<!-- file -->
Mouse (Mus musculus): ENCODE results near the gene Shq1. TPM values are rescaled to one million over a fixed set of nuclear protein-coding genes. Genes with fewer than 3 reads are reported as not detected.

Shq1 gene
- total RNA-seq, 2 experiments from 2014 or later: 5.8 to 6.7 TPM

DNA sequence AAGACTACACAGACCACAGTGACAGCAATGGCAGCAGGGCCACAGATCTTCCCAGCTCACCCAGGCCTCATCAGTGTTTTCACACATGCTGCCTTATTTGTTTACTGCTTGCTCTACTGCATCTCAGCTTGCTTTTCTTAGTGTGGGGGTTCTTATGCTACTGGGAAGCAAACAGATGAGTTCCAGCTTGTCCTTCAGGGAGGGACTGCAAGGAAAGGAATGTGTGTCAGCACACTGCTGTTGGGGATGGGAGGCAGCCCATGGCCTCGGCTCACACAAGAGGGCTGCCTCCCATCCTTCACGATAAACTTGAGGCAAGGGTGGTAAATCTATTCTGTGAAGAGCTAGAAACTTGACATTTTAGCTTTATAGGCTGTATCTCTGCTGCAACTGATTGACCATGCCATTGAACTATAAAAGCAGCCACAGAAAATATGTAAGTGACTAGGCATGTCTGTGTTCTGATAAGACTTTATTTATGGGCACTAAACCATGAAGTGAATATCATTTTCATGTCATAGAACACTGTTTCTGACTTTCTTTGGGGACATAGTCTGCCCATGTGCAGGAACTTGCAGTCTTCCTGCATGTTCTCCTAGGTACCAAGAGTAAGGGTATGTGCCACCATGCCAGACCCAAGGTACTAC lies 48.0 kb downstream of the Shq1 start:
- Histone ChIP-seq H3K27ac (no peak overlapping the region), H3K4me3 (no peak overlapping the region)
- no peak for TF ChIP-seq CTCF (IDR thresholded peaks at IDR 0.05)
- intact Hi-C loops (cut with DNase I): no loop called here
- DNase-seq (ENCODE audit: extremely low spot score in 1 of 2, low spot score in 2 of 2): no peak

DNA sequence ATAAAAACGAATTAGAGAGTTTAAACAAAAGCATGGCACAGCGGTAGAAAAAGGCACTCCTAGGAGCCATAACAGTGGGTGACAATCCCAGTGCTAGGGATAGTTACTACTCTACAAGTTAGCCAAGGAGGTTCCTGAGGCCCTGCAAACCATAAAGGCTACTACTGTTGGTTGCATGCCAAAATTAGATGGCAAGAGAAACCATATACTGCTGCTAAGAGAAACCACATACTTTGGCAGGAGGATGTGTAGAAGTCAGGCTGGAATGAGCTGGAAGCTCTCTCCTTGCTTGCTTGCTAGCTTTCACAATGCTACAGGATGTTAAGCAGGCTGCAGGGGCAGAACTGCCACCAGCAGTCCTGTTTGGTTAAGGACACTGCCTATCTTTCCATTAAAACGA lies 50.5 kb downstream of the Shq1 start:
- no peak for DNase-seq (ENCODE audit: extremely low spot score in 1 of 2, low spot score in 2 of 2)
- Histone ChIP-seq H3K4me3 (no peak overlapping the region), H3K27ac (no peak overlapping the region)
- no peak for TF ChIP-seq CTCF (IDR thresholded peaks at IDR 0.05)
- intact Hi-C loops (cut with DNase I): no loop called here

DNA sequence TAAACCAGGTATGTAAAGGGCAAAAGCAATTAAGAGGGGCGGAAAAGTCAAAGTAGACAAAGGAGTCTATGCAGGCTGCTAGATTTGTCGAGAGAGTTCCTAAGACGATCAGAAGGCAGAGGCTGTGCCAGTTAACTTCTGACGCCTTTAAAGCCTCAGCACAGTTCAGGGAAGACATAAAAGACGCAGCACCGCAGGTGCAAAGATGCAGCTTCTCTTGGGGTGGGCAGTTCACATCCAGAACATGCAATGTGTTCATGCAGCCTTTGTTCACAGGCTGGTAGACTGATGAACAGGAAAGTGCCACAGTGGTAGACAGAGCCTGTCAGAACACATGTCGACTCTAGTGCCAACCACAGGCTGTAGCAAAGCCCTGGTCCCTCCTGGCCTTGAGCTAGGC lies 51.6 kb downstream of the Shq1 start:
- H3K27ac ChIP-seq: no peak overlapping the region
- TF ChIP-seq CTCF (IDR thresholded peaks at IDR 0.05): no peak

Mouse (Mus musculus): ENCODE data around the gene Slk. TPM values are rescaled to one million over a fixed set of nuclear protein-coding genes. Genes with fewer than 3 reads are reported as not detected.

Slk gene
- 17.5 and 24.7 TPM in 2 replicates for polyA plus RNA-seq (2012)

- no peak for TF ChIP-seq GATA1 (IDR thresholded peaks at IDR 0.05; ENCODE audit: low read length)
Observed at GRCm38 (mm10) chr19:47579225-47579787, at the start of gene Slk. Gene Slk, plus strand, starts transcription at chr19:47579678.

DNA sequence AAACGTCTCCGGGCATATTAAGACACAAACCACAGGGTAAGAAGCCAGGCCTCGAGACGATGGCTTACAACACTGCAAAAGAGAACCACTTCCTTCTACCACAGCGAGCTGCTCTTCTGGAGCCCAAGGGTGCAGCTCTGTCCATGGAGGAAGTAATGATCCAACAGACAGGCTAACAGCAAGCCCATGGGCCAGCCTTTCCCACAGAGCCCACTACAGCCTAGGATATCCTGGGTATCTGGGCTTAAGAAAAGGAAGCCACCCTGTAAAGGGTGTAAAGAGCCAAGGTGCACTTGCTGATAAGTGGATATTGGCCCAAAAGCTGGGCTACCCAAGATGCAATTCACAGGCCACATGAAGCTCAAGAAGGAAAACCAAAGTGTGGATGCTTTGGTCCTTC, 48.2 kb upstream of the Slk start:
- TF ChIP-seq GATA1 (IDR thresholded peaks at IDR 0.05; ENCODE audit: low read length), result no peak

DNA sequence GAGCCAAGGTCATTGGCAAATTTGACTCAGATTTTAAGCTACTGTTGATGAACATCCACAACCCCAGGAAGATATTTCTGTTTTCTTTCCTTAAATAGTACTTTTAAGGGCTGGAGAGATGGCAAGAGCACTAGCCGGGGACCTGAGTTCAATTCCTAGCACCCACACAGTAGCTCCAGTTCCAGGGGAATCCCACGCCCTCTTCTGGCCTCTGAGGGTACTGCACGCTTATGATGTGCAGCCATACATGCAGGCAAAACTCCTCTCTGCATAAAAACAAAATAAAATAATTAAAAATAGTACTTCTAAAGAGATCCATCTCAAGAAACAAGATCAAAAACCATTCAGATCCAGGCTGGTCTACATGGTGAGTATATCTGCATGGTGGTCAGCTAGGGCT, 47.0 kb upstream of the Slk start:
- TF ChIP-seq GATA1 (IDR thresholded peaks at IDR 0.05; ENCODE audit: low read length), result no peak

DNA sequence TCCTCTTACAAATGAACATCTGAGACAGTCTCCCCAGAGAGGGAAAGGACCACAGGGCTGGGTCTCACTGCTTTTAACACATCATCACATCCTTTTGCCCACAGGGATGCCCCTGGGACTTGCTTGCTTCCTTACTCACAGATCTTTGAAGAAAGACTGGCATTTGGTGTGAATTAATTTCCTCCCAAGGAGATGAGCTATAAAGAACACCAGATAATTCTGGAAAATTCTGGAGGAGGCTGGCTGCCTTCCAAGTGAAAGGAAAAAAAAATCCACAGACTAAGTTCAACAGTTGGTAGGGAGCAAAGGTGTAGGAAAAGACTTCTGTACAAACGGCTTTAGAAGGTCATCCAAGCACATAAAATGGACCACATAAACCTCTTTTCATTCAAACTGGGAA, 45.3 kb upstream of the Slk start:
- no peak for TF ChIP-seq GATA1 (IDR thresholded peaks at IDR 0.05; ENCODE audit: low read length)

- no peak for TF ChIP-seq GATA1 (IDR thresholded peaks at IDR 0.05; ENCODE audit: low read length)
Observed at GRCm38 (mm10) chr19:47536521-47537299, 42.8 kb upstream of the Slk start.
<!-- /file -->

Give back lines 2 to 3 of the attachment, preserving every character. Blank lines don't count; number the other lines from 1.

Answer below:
Shq1 gene
- total RNA-seq, 2 experiments from 2014 or later: 5.8 to 6.7 TPM